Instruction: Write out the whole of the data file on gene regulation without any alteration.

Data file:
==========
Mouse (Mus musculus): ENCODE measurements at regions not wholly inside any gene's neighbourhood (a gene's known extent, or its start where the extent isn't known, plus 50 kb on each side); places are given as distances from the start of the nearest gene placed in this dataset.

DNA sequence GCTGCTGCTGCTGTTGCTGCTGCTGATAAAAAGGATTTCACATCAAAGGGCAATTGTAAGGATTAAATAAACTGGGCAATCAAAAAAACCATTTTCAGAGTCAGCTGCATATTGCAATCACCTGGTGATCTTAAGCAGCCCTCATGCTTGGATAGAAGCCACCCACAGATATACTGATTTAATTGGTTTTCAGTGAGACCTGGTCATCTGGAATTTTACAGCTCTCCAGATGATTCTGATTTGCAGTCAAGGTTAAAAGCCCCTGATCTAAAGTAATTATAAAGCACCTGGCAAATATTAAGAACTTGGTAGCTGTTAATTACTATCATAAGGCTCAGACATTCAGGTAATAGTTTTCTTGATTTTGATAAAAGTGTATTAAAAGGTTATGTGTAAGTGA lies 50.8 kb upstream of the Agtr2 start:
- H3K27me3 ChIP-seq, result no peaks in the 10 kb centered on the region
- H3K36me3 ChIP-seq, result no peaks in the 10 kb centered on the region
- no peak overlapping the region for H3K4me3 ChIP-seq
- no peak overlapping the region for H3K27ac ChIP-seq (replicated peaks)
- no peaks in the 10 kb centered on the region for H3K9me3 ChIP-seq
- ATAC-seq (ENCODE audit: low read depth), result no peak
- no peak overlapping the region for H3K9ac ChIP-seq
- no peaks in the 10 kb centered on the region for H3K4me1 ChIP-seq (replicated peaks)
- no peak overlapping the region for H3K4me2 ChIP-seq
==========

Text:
Mouse (Mus musculus): ENCODE measurements at regions not wholly inside any gene's neighbourhood (a gene's known extent, or its start where the extent isn't known, plus 50 kb on each side); places are given as distances from the start of the nearest gene placed in this dataset.

DNA sequence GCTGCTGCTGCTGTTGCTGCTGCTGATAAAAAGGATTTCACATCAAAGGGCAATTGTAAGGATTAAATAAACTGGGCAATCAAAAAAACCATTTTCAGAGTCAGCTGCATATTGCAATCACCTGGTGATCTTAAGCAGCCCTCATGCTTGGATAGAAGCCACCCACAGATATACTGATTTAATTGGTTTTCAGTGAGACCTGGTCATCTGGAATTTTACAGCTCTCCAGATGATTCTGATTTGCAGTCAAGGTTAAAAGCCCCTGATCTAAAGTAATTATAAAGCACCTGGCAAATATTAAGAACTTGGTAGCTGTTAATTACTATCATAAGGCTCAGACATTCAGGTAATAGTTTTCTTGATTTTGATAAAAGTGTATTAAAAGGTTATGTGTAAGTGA lies 50.8 kb upstream of the Agtr2 start:
- H3K27me3 ChIP-seq, result no peaks in the 10 kb centered on the region
- H3K36me3 ChIP-seq, result no peaks in the 10 kb centered on the region
- no peak overlapping the region for H3K4me3 ChIP-seq
- no peak overlapping the region for H3K27ac ChIP-seq (replicated peaks)
- no peaks in the 10 kb centered on the region for H3K9me3 ChIP-seq
- ATAC-seq (ENCODE audit: low read depth), result no peak
- no peak overlapping the region for H3K9ac ChIP-seq
- no peaks in the 10 kb centered on the region for H3K4me1 ChIP-seq (replicated peaks)
- no peak overlapping the region for H3K4me2 ChIP-seq